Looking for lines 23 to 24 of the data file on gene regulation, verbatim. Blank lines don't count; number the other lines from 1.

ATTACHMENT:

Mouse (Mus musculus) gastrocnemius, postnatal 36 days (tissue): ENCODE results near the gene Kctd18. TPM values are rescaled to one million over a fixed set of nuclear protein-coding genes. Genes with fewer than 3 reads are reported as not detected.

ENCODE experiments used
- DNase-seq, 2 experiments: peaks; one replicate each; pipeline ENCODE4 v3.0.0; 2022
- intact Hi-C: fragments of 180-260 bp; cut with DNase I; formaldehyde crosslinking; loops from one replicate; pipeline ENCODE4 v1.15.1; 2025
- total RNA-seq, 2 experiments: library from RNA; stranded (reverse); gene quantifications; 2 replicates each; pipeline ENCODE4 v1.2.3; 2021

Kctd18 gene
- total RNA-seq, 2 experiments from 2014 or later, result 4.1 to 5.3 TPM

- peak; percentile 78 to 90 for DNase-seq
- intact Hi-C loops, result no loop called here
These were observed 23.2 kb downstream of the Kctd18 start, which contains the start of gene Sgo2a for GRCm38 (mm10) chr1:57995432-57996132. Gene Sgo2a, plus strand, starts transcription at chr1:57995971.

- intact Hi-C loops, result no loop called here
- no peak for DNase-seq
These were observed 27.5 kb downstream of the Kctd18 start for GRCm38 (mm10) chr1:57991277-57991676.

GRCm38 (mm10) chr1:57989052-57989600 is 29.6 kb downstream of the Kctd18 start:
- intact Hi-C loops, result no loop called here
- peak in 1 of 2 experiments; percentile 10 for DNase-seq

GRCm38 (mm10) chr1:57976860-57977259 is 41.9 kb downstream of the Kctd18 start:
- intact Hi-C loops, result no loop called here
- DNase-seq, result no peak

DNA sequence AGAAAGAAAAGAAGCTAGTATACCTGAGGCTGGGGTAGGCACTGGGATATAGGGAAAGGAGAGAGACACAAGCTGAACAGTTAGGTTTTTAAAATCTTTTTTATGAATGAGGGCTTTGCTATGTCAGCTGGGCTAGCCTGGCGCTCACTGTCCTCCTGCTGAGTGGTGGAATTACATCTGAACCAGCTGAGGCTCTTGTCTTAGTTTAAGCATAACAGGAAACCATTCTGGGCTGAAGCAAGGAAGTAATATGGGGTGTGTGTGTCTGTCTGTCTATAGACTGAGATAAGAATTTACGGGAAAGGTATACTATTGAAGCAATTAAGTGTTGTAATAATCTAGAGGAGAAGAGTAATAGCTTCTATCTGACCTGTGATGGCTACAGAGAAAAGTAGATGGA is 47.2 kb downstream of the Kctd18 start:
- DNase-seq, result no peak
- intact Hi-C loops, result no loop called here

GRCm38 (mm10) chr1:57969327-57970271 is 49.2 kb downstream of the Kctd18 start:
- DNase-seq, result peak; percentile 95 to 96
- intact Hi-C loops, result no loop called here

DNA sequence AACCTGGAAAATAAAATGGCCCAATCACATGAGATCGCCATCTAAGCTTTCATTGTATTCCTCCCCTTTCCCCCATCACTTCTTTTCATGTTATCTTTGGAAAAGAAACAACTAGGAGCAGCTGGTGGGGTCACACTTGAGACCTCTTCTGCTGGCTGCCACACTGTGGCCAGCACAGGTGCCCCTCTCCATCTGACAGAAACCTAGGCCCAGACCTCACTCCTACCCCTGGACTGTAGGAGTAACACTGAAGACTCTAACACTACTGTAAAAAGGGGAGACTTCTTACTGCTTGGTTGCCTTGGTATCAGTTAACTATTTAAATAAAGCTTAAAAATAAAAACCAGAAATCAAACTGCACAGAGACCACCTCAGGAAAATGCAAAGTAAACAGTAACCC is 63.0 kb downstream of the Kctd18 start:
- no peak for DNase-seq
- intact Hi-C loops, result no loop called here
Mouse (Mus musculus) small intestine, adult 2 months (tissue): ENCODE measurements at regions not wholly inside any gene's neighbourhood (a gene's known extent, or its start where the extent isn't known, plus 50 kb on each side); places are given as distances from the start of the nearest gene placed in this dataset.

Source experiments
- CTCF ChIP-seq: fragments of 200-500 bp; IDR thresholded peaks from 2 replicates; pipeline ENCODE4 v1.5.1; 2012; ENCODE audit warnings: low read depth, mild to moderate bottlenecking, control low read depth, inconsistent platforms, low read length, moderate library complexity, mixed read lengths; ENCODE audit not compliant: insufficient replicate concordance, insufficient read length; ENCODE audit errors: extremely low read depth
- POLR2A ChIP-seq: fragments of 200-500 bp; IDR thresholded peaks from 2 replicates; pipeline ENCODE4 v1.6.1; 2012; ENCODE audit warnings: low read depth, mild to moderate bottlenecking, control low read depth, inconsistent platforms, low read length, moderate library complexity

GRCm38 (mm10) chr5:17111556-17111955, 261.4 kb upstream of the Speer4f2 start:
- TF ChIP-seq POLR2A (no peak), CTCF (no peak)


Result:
GRCm38 (mm10) chr1:57969327-57970271 is 49.2 kb downstream of the Kctd18 start:
- DNase-seq, result peak; percentile 95 to 96